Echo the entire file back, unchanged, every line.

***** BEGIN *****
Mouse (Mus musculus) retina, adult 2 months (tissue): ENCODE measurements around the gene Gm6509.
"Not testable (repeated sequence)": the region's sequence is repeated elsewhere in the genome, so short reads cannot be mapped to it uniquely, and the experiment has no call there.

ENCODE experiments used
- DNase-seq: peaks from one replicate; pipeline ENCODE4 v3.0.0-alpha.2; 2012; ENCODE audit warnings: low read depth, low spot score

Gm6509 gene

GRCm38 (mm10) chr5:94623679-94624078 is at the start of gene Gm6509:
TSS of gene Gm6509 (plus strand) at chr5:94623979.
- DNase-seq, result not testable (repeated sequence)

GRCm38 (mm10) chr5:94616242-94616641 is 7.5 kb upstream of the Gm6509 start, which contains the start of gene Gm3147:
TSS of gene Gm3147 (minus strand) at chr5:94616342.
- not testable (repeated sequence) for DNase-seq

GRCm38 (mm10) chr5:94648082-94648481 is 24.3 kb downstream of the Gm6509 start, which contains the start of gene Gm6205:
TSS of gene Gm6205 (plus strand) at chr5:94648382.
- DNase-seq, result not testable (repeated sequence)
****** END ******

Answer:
Mouse (Mus musculus) retina, adult 2 months (tissue): ENCODE measurements around the gene Gm6509.
"Not testable (repeated sequence)": the region's sequence is repeated elsewhere in the genome, so short reads cannot be mapped to it uniquely, and the experiment has no call there.

ENCODE experiments used
- DNase-seq: peaks from one replicate; pipeline ENCODE4 v3.0.0-alpha.2; 2012; ENCODE audit warnings: low read depth, low spot score

Gm6509 gene

GRCm38 (mm10) chr5:94623679-94624078 is at the start of gene Gm6509:
TSS of gene Gm6509 (plus strand) at chr5:94623979.
- DNase-seq, result not testable (repeated sequence)

GRCm38 (mm10) chr5:94616242-94616641 is 7.5 kb upstream of the Gm6509 start, which contains the start of gene Gm3147:
TSS of gene Gm3147 (minus strand) at chr5:94616342.
- not testable (repeated sequence) for DNase-seq

GRCm38 (mm10) chr5:94648082-94648481 is 24.3 kb downstream of the Gm6509 start, which contains the start of gene Gm6205:
TSS of gene Gm6205 (plus strand) at chr5:94648382.
- DNase-seq, result not testable (repeated sequence)